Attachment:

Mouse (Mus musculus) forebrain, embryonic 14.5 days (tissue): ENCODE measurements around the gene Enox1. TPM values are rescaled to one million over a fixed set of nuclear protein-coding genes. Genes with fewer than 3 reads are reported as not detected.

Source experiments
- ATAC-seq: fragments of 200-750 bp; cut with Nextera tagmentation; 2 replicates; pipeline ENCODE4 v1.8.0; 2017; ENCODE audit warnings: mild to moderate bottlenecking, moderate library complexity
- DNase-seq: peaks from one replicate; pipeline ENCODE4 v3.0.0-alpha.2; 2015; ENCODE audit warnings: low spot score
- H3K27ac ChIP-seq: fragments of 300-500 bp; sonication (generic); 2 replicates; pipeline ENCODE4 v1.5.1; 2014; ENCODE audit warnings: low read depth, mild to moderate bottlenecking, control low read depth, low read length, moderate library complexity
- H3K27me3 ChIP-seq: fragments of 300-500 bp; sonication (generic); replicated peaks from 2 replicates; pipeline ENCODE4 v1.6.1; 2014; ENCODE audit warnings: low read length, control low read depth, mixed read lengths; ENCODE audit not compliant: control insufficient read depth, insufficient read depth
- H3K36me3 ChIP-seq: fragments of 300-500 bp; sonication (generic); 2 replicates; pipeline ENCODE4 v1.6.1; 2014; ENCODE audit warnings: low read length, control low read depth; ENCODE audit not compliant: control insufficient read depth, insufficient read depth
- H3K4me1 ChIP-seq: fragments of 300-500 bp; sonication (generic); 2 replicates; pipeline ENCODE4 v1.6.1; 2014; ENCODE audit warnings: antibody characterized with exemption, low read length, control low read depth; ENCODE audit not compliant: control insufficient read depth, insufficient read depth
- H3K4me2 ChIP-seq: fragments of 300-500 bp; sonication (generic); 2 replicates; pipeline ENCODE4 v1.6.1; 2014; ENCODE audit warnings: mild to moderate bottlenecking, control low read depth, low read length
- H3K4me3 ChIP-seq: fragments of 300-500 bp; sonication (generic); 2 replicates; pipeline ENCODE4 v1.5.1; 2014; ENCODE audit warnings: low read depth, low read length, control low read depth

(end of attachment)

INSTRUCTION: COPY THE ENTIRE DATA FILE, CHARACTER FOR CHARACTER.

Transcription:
Mouse (Mus musculus) forebrain, embryonic 14.5 days (tissue): ENCODE measurements around the gene Enox1. TPM values are rescaled to one million over a fixed set of nuclear protein-coding genes. Genes with fewer than 3 reads are reported as not detected.

Source experiments
- ATAC-seq: fragments of 200-750 bp; cut with Nextera tagmentation; 2 replicates; pipeline ENCODE4 v1.8.0; 2017; ENCODE audit warnings: mild to moderate bottlenecking, moderate library complexity
- DNase-seq: peaks from one replicate; pipeline ENCODE4 v3.0.0-alpha.2; 2015; ENCODE audit warnings: low spot score
- H3K27ac ChIP-seq: fragments of 300-500 bp; sonication (generic); 2 replicates; pipeline ENCODE4 v1.5.1; 2014; ENCODE audit warnings: low read depth, mild to moderate bottlenecking, control low read depth, low read length, moderate library complexity
- H3K27me3 ChIP-seq: fragments of 300-500 bp; sonication (generic); replicated peaks from 2 replicates; pipeline ENCODE4 v1.6.1; 2014; ENCODE audit warnings: low read length, control low read depth, mixed read lengths; ENCODE audit not compliant: control insufficient read depth, insufficient read depth
- H3K36me3 ChIP-seq: fragments of 300-500 bp; sonication (generic); 2 replicates; pipeline ENCODE4 v1.6.1; 2014; ENCODE audit warnings: low read length, control low read depth; ENCODE audit not compliant: control insufficient read depth, insufficient read depth
- H3K4me1 ChIP-seq: fragments of 300-500 bp; sonication (generic); 2 replicates; pipeline ENCODE4 v1.6.1; 2014; ENCODE audit warnings: antibody characterized with exemption, low read length, control low read depth; ENCODE audit not compliant: control insufficient read depth, insufficient read depth
- H3K4me2 ChIP-seq: fragments of 300-500 bp; sonication (generic); 2 replicates; pipeline ENCODE4 v1.6.1; 2014; ENCODE audit warnings: mild to moderate bottlenecking, control low read depth, low read length
- H3K4me3 ChIP-seq: fragments of 300-500 bp; sonication (generic); 2 replicates; pipeline ENCODE4 v1.5.1; 2014; ENCODE audit warnings: low read depth, low read length, control low read depth